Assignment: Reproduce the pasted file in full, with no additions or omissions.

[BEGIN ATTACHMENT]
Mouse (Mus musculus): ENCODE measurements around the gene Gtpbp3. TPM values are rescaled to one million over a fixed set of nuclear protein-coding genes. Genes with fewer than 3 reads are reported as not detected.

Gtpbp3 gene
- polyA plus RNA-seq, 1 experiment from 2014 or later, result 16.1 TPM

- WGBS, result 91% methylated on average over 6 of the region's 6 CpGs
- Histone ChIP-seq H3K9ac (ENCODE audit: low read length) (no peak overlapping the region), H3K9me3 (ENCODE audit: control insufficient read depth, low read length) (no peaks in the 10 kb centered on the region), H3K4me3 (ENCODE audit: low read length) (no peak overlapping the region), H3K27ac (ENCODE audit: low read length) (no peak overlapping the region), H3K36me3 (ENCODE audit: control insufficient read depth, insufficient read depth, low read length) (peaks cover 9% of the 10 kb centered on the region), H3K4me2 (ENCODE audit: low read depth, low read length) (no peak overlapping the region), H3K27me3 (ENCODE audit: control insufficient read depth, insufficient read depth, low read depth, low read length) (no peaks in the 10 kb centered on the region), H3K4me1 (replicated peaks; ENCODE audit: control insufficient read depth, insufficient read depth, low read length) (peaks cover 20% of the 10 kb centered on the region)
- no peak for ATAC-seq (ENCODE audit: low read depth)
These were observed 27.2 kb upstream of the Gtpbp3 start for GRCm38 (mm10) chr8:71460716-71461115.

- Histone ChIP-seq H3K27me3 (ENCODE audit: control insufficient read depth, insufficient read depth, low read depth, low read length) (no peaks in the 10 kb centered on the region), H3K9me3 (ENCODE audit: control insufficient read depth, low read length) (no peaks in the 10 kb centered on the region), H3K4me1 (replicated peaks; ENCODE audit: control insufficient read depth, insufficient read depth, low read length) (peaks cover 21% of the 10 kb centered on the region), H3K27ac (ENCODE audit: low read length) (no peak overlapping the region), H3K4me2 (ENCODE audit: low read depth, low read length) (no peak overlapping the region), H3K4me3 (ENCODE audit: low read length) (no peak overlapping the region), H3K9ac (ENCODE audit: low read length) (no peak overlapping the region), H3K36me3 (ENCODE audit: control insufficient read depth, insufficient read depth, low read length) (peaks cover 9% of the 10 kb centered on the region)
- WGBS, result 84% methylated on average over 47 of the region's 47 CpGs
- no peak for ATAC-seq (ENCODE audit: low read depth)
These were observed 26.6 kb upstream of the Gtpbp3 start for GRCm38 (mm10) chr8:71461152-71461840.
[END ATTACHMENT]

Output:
Mouse (Mus musculus): ENCODE measurements around the gene Gtpbp3. TPM values are rescaled to one million over a fixed set of nuclear protein-coding genes. Genes with fewer than 3 reads are reported as not detected.

Gtpbp3 gene
- polyA plus RNA-seq, 1 experiment from 2014 or later, result 16.1 TPM

- WGBS, result 91% methylated on average over 6 of the region's 6 CpGs
- Histone ChIP-seq H3K9ac (ENCODE audit: low read length) (no peak overlapping the region), H3K9me3 (ENCODE audit: control insufficient read depth, low read length) (no peaks in the 10 kb centered on the region), H3K4me3 (ENCODE audit: low read length) (no peak overlapping the region), H3K27ac (ENCODE audit: low read length) (no peak overlapping the region), H3K36me3 (ENCODE audit: control insufficient read depth, insufficient read depth, low read length) (peaks cover 9% of the 10 kb centered on the region), H3K4me2 (ENCODE audit: low read depth, low read length) (no peak overlapping the region), H3K27me3 (ENCODE audit: control insufficient read depth, insufficient read depth, low read depth, low read length) (no peaks in the 10 kb centered on the region), H3K4me1 (replicated peaks; ENCODE audit: control insufficient read depth, insufficient read depth, low read length) (peaks cover 20% of the 10 kb centered on the region)
- no peak for ATAC-seq (ENCODE audit: low read depth)
These were observed 27.2 kb upstream of the Gtpbp3 start for GRCm38 (mm10) chr8:71460716-71461115.

- Histone ChIP-seq H3K27me3 (ENCODE audit: control insufficient read depth, insufficient read depth, low read depth, low read length) (no peaks in the 10 kb centered on the region), H3K9me3 (ENCODE audit: control insufficient read depth, low read length) (no peaks in the 10 kb centered on the region), H3K4me1 (replicated peaks; ENCODE audit: control insufficient read depth, insufficient read depth, low read length) (peaks cover 21% of the 10 kb centered on the region), H3K27ac (ENCODE audit: low read length) (no peak overlapping the region), H3K4me2 (ENCODE audit: low read depth, low read length) (no peak overlapping the region), H3K4me3 (ENCODE audit: low read length) (no peak overlapping the region), H3K9ac (ENCODE audit: low read length) (no peak overlapping the region), H3K36me3 (ENCODE audit: control insufficient read depth, insufficient read depth, low read length) (peaks cover 9% of the 10 kb centered on the region)
- WGBS, result 84% methylated on average over 47 of the region's 47 CpGs
- no peak for ATAC-seq (ENCODE audit: low read depth)
These were observed 26.6 kb upstream of the Gtpbp3 start for GRCm38 (mm10) chr8:71461152-71461840.